Still, keeping the cloud secure requires companies to implement different procedures and develop different employee skillsets such as:

  • Shared responsibility for infrastructure security with the cloud provider
  • Data encryption at rest, in transit, and in use
  • Smart user identity and access management
  • Thorough security and compliance monitoring.

Private clouds

Organizations that need to comply with strict regulations - for example, in the financial services industry - often turn to private cloud systems that are designed to meet these requirements. 

Private cloud platforms are used mainly for storing and sharing sensitive data, but also services like email. A private cloud offers the advantages of the public cloud like scalability and elasticity but allows controlling security and addressing privacy concerns (like in an on-prem environment).

A private cloud is usually hosted on-premises in the company’s data center but can also be hosted on a cloud provider’s infrastructure or developed on rented infrastructure located in an offsite data center.

The future of cloud computing

Here are the most interesting trends that will be shaping the industry’s direction in the years to come. 

1. Edge computing

Edge computing technologies and the Internet of Things (IoT) are going to power one key future development of the cloud. By 2025, there will be more than 75 billion IoT-connected devices around the world. 

Edge computing brings decentralization to the table by allowing companies to store and process data near (at the “edge”) of the data collection source (the device). The idea is to locate the application closer to the data source or the end-user. This is how applications can work in real time with almost zero latency.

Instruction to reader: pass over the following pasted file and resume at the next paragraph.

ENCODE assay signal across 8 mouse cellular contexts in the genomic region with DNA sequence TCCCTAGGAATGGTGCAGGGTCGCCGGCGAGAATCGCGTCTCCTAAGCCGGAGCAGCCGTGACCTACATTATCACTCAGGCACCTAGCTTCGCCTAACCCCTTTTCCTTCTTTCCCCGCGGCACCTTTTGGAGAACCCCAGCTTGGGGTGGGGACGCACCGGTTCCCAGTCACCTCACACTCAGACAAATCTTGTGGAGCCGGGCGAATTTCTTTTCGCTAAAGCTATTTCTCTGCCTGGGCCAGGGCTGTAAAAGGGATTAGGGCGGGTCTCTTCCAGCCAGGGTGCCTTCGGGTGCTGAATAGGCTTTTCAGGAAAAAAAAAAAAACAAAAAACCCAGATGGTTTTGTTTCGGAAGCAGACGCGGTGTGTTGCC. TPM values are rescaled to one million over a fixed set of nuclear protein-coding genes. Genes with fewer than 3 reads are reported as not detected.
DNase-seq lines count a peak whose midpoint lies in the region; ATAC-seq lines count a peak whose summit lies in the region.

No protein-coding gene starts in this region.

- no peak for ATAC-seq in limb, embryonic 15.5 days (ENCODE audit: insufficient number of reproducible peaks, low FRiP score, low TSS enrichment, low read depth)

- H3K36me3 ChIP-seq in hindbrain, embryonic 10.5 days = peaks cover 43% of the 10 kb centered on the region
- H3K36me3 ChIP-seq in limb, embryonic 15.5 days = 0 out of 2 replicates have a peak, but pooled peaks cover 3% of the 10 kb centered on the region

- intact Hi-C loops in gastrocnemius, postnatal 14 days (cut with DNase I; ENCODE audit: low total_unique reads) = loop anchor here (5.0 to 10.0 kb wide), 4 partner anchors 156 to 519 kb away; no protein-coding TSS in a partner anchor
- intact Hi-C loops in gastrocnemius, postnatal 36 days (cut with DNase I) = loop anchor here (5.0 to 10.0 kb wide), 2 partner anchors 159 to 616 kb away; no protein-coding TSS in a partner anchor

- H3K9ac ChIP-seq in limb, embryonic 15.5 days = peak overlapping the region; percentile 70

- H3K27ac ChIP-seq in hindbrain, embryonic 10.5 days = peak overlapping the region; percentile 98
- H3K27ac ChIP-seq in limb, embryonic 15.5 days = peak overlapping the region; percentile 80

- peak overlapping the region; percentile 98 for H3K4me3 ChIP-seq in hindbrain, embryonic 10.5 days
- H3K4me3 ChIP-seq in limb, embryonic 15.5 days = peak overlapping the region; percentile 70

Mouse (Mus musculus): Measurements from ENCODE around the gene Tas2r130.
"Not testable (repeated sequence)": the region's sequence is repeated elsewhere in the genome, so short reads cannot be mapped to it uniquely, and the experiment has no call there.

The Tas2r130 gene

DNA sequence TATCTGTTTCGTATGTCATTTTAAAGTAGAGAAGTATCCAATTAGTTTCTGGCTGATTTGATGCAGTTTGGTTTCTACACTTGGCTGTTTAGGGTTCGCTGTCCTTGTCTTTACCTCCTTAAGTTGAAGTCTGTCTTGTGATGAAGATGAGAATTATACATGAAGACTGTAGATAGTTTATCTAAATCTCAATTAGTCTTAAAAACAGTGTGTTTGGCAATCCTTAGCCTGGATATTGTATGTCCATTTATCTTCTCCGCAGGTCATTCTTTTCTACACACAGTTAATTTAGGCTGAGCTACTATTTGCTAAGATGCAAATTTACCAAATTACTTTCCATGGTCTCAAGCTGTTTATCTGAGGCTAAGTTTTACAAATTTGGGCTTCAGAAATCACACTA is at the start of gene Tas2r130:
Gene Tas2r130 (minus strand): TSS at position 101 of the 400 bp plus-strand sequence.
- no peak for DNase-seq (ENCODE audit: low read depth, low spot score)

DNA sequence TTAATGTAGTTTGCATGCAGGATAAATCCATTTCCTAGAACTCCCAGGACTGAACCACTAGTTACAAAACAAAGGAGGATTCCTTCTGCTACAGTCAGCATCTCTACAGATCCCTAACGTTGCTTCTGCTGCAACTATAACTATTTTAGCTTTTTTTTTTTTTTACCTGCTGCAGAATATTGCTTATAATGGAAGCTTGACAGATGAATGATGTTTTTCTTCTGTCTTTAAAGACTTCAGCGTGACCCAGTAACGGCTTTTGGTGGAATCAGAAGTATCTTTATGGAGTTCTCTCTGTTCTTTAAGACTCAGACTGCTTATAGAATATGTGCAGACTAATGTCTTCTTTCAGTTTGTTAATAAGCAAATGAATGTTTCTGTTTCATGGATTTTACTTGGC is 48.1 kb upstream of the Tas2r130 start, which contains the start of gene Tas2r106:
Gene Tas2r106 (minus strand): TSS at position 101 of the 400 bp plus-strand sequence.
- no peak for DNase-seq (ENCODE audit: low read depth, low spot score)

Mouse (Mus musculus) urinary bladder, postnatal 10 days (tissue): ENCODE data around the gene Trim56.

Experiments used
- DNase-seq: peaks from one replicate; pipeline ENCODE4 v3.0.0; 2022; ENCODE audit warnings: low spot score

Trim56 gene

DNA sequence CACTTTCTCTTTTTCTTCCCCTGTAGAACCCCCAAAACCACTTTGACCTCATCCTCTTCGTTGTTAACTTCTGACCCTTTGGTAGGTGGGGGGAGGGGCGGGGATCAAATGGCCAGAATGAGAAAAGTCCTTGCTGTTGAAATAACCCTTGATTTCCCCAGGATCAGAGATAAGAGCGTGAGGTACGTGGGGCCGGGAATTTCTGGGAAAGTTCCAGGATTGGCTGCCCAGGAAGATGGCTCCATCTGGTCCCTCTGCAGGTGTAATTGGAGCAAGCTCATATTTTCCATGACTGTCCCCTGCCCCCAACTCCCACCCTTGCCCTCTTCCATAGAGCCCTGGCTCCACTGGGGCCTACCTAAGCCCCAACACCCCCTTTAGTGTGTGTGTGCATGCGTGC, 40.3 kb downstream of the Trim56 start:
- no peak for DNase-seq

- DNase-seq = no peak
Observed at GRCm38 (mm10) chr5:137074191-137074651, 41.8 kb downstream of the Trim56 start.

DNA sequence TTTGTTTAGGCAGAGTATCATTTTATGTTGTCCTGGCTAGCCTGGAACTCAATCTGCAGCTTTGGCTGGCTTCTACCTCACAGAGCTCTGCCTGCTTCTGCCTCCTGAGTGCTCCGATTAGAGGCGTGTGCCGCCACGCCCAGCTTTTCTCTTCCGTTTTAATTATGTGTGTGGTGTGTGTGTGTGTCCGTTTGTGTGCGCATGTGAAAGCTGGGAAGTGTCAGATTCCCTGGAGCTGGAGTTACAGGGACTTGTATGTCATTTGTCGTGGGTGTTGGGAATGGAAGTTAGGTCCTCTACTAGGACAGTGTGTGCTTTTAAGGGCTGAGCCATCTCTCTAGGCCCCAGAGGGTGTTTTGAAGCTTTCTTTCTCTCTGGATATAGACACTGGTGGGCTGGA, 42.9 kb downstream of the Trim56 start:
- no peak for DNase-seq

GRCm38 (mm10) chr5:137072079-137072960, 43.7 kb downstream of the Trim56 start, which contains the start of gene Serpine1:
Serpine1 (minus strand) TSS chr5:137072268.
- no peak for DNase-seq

2. Quantum computing

Processing massive data volumes fast is still a challenge. Quantum computing is here to solve the problem by handling complex calculations and large data sets in a matter of a few minutes. Another potential use is encrypting communication and enhancing cybersecurity.

Quantum computers promise to speed up the development of innovative medical solutions and machine learning techniques for accurate diagnoses or financial strategies. The idea is to save time and costs through this type of optimization.

3. Cloud automation 

Automation solutions help teams to automate manual tasks, eliminate human errors, and optimize processes related to the provisioning, management, and monitoring of cloud-based environments.

Companies looking to optimize their cloud resource use will be looking for AI-based tools that make quick decisions about resource provisioning and work towards cost optimization of the infrastructure.

4. The Internet Of Everything (IoE)

The Internet of Things (IoT) is a strong trend, but the Internet of Everything is going to take it to the next level. The idea here is to connect all the devices that were previously unconnected. 

The Internet of Everything aims to connect more than just physical devices, but also people, data, processes, and objects. The technology is set to revolutionize the public sector by improving labor productivity and cost utilization.

Cloud history - what does it mean for business?

Today’s cloud offerings are the result of years of development in research areas that lead to the birth of some pretty sophisticated projects. It’s hard to believe that the originals of modern cloud solutions can be traced back to the 1950s!

The general trend in the IT industry is automating as many aspects of system development and maintenance as possible, slashing the amount of required code and opportunities for human-made errors. This would allow developers to focus their effort on mission-critical tasks. The cloud is now at the forefront of this trend and likely to cause some more disruptions soon.

Are you using public cloud services or planning to migrate? We have many years of experience in this area and are happy to provide you with expert advice to help you make the most of the cloud for your business.

Rated: 5.0 / 1 opinions
Karol Przystalski c529978f2b

Karol Przystalski

CTO at Codete. In 2015, he received his Ph.D. from the Institute of Fundamental Technological Research of the Polish Academy of Sciences. His area of expertise is artificial intelligence.